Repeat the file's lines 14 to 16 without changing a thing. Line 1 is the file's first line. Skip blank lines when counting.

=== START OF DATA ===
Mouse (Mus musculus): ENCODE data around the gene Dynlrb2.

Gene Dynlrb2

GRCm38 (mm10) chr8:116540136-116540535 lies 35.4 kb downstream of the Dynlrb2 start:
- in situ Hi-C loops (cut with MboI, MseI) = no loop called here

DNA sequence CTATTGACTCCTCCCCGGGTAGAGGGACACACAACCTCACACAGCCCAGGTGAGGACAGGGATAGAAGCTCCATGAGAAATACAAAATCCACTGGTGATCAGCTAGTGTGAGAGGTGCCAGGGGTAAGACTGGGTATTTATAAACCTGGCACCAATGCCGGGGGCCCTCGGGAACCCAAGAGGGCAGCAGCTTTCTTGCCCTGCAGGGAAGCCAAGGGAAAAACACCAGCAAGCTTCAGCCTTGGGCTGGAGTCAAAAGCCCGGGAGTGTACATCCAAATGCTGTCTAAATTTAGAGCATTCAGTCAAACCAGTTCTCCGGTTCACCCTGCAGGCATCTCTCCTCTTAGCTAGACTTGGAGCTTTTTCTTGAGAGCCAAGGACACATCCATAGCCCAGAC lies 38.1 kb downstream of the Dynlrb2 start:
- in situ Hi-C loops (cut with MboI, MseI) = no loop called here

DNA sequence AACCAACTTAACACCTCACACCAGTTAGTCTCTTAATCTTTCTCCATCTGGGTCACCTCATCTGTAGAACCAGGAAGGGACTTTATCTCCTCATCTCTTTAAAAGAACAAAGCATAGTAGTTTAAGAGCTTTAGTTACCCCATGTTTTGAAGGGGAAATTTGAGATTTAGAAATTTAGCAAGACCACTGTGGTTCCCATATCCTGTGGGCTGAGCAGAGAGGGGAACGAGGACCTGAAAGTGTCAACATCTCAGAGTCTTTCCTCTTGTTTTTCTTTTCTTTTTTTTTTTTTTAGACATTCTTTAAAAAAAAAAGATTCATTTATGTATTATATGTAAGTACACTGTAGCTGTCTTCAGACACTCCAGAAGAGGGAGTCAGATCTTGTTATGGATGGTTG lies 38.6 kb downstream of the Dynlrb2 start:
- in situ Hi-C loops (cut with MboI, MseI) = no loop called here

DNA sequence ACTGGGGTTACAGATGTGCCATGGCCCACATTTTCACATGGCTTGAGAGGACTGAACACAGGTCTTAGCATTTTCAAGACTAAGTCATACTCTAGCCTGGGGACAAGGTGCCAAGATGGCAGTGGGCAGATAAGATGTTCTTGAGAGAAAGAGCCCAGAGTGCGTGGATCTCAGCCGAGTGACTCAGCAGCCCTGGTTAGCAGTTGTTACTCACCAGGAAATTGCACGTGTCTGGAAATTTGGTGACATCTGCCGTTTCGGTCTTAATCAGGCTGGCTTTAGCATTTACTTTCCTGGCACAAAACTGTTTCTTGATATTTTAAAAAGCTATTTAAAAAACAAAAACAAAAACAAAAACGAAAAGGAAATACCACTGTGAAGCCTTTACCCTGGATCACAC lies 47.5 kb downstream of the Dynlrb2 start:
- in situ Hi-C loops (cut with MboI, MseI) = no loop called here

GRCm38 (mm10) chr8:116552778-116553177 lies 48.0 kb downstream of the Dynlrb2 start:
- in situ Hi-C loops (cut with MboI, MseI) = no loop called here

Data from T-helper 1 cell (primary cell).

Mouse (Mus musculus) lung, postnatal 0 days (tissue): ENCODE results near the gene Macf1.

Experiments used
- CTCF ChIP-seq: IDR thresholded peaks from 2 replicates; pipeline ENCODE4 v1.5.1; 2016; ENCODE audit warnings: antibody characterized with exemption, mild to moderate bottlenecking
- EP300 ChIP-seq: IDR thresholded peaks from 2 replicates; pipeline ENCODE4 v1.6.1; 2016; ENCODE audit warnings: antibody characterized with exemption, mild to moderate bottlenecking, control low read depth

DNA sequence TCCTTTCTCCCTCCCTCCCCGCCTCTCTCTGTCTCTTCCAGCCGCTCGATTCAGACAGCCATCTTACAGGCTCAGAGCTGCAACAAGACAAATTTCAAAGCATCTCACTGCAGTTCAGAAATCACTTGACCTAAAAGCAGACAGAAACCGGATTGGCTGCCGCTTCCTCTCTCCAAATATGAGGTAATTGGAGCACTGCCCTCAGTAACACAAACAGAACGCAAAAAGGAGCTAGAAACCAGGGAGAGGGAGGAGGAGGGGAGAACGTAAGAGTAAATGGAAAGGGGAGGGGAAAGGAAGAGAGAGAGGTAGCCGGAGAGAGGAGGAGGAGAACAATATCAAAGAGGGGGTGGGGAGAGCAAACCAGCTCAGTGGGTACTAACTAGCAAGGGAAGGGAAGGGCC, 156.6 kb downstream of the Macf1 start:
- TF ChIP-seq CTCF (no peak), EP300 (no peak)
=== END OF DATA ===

Mouse (Mus musculus) lung, postnatal 0 days (tissue): ENCODE results near the gene Macf1.

Experiments used
- CTCF ChIP-seq: IDR thresholded peaks from 2 replicates; pipeline ENCODE4 v1.5.1; 2016; ENCODE audit warnings: antibody characterized with exemption, mild to moderate bottlenecking